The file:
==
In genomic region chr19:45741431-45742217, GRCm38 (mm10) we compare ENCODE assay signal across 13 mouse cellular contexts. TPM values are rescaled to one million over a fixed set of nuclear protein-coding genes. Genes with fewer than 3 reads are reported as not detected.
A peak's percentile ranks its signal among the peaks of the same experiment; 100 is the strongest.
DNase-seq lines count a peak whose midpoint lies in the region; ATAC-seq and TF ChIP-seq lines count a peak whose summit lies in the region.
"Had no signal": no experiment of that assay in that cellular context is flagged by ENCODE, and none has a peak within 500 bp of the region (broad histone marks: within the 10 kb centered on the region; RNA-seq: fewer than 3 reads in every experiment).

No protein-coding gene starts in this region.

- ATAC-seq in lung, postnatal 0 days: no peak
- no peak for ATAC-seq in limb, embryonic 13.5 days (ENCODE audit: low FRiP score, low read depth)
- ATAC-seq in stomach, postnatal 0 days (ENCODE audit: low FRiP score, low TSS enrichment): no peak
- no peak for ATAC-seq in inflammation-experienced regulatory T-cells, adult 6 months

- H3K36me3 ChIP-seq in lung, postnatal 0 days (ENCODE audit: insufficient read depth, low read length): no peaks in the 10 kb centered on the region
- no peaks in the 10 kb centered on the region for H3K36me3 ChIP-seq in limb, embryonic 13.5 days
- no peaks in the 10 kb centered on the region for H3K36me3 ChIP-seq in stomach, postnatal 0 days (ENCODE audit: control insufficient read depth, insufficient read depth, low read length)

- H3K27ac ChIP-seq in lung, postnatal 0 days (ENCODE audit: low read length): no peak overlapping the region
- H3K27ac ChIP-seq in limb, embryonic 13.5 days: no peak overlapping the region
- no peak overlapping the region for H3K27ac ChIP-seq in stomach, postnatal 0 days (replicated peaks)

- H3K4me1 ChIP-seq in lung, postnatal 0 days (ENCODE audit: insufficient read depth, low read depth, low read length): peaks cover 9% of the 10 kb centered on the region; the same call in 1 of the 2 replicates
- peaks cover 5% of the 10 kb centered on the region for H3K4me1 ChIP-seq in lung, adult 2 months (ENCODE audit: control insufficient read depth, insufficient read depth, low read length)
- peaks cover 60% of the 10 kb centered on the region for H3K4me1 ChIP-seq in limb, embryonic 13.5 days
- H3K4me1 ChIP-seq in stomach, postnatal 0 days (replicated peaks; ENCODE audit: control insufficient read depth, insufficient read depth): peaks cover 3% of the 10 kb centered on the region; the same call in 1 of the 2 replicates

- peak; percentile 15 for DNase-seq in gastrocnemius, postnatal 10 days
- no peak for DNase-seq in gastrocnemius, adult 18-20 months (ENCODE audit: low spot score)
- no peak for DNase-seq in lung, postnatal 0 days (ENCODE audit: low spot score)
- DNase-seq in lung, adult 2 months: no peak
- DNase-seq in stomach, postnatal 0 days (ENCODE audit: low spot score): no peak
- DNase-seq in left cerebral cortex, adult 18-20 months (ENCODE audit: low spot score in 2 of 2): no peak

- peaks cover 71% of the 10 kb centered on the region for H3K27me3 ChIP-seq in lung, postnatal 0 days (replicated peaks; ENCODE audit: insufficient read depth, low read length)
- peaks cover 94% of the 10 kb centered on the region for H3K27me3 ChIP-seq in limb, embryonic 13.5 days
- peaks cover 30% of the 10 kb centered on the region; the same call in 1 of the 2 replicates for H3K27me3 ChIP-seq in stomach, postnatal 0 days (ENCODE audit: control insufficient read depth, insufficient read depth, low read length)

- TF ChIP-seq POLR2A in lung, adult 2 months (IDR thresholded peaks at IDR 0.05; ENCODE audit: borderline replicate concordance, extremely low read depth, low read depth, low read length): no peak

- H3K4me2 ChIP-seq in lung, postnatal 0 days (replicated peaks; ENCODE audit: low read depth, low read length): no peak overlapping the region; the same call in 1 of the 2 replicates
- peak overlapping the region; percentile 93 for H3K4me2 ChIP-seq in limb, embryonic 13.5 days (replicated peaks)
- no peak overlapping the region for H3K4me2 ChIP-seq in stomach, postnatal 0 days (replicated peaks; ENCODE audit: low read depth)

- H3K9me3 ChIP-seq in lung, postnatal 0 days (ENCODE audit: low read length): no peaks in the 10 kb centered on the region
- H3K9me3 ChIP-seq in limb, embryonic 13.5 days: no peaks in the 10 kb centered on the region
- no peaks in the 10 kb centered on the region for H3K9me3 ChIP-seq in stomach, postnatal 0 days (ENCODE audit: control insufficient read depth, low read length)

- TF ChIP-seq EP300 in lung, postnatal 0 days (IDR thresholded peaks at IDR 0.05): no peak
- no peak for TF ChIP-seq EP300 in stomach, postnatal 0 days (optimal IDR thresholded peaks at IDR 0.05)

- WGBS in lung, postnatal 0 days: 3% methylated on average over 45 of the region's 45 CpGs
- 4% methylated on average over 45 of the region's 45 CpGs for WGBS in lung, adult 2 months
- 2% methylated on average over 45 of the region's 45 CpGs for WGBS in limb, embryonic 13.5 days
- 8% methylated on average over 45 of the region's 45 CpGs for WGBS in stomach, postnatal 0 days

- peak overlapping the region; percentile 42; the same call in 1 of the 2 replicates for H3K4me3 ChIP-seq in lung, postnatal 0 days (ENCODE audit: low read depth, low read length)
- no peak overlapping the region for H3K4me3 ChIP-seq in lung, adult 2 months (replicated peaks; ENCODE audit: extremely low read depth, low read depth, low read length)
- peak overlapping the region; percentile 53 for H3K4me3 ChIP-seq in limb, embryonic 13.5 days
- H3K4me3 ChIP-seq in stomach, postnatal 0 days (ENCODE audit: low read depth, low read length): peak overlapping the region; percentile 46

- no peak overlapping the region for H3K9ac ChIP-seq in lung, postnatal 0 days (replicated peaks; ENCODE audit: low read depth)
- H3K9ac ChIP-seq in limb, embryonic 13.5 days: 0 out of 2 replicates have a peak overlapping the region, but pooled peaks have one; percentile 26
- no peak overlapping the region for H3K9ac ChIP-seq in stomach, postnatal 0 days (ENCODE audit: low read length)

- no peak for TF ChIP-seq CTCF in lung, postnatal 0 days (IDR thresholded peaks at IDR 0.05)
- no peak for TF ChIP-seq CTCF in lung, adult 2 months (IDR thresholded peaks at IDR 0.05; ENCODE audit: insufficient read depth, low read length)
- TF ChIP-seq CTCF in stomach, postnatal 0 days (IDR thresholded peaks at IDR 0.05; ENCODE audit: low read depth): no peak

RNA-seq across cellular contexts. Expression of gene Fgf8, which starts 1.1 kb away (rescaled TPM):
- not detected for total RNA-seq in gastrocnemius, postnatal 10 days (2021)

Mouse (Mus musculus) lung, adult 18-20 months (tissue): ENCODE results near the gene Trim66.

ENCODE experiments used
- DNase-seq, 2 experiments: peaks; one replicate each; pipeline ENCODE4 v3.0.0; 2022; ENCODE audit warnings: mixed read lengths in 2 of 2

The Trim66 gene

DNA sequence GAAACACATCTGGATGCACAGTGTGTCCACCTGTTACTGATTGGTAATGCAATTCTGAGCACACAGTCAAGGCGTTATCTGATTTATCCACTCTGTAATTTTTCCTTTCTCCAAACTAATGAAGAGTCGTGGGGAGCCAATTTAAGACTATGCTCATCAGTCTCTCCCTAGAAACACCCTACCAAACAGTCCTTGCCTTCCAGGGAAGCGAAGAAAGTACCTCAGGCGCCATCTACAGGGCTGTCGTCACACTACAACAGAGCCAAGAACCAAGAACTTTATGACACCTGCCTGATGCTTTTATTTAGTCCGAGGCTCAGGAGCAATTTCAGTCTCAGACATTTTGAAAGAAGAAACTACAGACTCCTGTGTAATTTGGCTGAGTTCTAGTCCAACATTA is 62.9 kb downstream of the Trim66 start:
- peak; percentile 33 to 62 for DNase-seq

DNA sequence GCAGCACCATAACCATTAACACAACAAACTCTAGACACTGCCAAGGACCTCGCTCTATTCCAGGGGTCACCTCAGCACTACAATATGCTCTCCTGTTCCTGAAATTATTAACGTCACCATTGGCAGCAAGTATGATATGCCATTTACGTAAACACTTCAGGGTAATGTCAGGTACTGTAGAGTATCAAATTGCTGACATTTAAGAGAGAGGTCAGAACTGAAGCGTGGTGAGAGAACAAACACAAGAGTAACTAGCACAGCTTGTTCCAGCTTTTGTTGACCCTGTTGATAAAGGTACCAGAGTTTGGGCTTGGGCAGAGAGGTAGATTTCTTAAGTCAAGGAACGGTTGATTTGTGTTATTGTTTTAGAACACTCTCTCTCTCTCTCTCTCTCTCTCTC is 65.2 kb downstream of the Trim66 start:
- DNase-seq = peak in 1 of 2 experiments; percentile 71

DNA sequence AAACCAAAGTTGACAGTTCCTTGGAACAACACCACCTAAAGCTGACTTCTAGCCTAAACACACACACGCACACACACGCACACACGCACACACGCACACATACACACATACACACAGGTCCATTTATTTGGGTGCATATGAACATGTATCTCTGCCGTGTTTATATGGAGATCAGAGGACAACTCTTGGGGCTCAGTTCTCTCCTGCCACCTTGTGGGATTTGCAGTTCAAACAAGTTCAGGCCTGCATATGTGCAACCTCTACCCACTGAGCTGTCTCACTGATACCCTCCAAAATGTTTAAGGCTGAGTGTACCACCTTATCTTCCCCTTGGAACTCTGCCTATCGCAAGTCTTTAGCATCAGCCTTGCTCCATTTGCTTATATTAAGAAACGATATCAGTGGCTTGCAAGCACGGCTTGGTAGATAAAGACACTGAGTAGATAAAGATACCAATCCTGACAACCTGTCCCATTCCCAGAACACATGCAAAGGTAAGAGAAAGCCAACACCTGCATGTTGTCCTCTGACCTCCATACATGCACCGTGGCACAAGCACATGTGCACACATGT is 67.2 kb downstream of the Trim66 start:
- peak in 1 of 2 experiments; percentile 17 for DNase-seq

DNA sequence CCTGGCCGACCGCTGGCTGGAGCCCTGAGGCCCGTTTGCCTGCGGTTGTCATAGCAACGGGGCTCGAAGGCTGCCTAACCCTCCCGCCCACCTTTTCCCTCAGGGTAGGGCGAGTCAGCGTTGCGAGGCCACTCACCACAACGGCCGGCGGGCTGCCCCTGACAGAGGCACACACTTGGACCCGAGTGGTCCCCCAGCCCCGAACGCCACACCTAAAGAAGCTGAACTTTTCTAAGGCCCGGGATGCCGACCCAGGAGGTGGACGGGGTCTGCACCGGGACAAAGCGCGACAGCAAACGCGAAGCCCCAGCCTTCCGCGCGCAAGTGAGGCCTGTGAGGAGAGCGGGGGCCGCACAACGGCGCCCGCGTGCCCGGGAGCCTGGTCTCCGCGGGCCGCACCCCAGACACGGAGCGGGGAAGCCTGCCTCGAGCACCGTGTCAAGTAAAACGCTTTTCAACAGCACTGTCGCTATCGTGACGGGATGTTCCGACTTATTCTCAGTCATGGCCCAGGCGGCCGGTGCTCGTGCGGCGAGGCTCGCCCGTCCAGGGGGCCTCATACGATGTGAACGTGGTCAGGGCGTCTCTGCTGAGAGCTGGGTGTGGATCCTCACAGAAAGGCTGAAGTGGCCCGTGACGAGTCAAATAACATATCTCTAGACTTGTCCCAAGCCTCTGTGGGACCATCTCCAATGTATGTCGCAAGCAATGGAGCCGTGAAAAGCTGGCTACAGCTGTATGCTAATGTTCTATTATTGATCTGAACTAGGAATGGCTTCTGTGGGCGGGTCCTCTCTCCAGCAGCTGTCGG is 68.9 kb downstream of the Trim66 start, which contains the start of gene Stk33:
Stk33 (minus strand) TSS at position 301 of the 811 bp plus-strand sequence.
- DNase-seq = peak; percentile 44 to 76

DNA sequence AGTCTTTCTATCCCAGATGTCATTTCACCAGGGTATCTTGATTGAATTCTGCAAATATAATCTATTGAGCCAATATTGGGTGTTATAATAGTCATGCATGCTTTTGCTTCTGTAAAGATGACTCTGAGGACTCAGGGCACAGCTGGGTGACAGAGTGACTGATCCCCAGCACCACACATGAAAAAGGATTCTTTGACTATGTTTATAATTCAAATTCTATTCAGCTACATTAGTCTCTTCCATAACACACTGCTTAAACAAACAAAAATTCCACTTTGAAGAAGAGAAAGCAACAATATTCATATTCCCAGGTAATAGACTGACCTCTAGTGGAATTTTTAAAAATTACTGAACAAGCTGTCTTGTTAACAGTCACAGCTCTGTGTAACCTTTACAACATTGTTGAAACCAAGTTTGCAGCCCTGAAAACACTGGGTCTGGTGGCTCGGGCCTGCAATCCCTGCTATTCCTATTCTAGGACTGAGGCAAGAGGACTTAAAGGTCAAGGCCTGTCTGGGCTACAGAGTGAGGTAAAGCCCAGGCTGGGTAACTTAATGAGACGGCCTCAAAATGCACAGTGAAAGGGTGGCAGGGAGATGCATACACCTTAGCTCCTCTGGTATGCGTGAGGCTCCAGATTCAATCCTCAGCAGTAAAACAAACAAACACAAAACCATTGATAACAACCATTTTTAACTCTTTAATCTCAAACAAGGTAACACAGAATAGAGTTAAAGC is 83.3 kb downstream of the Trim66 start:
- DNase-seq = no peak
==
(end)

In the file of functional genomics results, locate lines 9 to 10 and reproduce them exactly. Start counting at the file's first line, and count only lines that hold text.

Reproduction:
- no peak for ATAC-seq in inflammation-experienced regulatory T-cells, adult 6 months

- H3K36me3 ChIP-seq in lung, postnatal 0 days (ENCODE audit: insufficient read depth, low read length): no peaks in the 10 kb centered on the region